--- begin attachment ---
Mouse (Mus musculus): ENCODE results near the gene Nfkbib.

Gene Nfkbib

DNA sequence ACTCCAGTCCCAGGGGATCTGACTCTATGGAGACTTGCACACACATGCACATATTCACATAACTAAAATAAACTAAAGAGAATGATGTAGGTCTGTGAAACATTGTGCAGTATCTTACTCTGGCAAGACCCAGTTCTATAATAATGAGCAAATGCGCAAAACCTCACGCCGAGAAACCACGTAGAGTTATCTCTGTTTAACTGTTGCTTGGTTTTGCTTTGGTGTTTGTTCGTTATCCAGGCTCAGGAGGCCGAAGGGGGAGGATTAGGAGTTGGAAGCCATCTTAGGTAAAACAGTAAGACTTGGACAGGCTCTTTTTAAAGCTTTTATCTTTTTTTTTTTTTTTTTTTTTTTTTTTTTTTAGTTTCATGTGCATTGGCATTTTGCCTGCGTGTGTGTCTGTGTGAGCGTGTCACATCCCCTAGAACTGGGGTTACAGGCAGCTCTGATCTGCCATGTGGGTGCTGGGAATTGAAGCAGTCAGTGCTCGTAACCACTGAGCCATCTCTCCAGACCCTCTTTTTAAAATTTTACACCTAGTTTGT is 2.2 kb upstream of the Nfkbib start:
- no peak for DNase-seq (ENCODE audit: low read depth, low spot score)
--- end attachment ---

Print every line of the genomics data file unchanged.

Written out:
Mouse (Mus musculus): ENCODE results near the gene Nfkbib.

Gene Nfkbib

DNA sequence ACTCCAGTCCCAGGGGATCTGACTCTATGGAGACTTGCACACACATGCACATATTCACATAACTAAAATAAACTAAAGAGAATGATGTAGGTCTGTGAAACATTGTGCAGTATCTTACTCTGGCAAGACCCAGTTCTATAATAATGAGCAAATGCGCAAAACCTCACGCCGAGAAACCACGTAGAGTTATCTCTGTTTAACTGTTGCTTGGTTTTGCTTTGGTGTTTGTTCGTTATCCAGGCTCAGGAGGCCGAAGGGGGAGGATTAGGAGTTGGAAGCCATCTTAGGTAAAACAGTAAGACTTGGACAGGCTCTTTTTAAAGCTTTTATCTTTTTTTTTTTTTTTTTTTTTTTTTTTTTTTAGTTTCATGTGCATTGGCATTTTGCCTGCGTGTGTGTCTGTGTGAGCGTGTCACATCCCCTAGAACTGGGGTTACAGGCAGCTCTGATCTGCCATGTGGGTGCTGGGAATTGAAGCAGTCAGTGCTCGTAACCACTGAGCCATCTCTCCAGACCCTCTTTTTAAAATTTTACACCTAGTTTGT is 2.2 kb upstream of the Nfkbib start:
- no peak for DNase-seq (ENCODE audit: low read depth, low spot score)